I came across this question in C++ Primer by Stanley Lippman.

const char ca[] = {'h', 'e', 'l', 'l', 'o'};
const char cp = ca;
cp )
cout << *cp << endl;

According to me, this code should produce indefinite result because of no specified null character at the end of the string, as the loop would continue until it finds a null character in any memory location.
But when I compiled the code, it runs for EXACLTY 13 times each times. WHy does the loop terminate after 13 iterations? OR Why is the null character present in the 13th memory location EACH TIME?
OR Im just wrong with my concepts, which I think I am.
Do help me.

me ->> really?



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jingda commented: 1 word only +0

D'OH !

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@kraai....t houught u were done with this

[QUOTE=Adak;1450601]What have you tried?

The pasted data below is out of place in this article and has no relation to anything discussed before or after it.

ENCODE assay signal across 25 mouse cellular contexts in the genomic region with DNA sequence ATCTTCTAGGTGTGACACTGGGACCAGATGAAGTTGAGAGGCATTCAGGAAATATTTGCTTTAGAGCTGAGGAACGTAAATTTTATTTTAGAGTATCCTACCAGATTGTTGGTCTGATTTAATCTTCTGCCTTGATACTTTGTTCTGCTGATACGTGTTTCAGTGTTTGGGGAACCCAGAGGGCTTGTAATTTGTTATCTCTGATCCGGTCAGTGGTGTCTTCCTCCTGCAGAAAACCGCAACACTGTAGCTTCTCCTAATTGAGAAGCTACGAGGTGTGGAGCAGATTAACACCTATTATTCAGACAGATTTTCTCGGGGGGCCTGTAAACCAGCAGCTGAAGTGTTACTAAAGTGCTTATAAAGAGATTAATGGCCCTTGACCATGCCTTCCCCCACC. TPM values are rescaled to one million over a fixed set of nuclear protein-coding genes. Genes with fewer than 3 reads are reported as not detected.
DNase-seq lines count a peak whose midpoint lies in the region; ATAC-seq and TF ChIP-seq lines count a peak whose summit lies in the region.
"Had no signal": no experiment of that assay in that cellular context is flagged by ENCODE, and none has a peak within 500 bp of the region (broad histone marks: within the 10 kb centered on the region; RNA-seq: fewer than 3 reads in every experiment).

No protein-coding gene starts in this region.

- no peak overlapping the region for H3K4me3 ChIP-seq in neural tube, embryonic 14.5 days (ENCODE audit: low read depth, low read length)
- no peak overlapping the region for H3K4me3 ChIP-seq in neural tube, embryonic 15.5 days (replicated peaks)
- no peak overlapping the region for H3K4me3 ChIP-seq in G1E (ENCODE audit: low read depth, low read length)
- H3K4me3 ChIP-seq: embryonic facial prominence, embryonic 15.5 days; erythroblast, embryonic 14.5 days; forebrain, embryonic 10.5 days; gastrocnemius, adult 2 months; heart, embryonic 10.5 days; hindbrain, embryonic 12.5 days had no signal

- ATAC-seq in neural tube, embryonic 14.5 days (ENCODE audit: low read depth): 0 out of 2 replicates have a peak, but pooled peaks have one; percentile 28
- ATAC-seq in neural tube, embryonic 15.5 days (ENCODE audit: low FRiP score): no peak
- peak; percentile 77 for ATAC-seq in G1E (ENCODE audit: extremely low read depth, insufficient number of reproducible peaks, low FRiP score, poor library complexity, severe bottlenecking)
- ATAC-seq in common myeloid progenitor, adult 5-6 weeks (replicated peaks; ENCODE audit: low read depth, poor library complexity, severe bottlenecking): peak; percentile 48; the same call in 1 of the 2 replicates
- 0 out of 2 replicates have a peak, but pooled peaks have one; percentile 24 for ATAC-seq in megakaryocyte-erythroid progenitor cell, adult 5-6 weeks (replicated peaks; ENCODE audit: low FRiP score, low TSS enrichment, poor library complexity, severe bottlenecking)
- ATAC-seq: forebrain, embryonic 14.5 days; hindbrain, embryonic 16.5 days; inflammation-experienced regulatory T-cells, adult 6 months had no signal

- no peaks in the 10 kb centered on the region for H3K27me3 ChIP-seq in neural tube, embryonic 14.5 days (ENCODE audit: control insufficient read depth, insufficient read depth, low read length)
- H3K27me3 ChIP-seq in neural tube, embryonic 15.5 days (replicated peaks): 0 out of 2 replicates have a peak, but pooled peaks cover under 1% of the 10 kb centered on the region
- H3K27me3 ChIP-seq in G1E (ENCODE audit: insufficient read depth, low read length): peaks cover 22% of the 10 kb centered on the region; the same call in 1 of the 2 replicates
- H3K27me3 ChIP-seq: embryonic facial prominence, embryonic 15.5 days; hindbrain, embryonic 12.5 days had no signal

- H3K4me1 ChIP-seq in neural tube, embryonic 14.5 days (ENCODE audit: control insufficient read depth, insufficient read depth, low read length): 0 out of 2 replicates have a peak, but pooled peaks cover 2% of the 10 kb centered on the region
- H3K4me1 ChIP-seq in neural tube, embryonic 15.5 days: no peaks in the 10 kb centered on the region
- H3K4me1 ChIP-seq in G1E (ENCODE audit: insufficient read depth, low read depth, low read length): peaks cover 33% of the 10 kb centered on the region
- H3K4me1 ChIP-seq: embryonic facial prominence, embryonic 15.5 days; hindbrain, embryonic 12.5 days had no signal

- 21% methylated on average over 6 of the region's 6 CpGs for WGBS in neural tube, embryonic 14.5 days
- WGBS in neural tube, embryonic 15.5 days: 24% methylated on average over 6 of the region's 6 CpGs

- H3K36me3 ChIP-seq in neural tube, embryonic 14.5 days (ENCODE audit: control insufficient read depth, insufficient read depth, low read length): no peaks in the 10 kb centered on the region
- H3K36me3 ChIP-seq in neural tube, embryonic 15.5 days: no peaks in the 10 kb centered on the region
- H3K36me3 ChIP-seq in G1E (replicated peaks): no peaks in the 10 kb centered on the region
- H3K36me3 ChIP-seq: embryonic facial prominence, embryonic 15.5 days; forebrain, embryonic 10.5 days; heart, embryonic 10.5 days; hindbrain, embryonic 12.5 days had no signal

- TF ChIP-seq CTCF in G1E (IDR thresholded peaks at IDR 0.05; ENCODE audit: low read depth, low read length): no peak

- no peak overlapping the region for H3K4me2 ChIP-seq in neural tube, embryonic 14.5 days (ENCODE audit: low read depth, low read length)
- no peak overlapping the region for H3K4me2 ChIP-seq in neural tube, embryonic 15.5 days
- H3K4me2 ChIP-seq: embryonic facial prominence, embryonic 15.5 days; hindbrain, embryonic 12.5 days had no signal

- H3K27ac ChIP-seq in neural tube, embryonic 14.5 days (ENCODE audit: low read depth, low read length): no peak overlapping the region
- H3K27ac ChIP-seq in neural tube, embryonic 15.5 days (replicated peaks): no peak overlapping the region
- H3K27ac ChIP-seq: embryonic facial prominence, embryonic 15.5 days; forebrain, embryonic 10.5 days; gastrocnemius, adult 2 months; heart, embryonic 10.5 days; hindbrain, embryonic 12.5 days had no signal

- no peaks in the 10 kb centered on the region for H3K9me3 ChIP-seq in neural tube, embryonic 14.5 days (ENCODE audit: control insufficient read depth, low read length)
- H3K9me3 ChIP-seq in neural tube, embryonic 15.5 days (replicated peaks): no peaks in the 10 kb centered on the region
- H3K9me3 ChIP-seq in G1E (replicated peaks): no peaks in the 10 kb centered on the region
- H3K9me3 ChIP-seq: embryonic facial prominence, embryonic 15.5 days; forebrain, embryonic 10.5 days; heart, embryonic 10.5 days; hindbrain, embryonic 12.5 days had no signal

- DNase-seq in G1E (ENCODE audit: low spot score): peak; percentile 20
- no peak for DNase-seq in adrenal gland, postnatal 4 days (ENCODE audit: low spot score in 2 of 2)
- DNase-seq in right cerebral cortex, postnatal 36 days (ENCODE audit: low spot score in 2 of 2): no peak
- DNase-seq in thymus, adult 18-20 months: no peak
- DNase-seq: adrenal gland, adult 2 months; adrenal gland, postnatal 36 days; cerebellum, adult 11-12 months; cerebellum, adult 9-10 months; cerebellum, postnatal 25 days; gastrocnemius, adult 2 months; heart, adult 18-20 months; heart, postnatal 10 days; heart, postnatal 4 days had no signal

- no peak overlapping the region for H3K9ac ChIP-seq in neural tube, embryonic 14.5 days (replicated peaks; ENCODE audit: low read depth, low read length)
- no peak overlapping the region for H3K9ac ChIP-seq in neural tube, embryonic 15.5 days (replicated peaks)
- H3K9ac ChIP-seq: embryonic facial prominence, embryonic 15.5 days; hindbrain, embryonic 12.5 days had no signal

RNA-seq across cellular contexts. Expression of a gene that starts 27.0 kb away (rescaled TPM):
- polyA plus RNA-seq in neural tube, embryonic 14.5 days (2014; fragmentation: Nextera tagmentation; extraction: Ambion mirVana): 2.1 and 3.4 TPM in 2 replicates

With linked lists, it's best to study it, and have a good sample program that you know works, to refer to while you are troubleshooting your own program.

I would either refer to your class/book notes on it for this, or grab a none good program from the net, and have it close at hand. Study it, to confirm that your idea of how it should work, corresponds correctly with the known good program.

Linked lists are a bit of a pain to just create out of thin air, if you're new to them, and have nothing to study in the way of good working code, first.[/QUOTE]

i think he heard the first time

oh come on, it cant get any simpler than [URL="

Oh come on guys



8 4 2 zzzzzz


nothing weird in my compiler; just got a simple textbox saying hello world. used visual c++ 2010.


venom of cobra

2726 lines just for tic tac toe ?! man you gotta be kidding me. i have one in c++, less than 150. get real dude.

the file here would be .txt, but the content would be binary. you can for sure open the file, but you cannot read it, unless you can understand binary.
if you want the contents in simple english, you cannot use read() and write() functions as these work only with binary file.
lookup file handling [URL="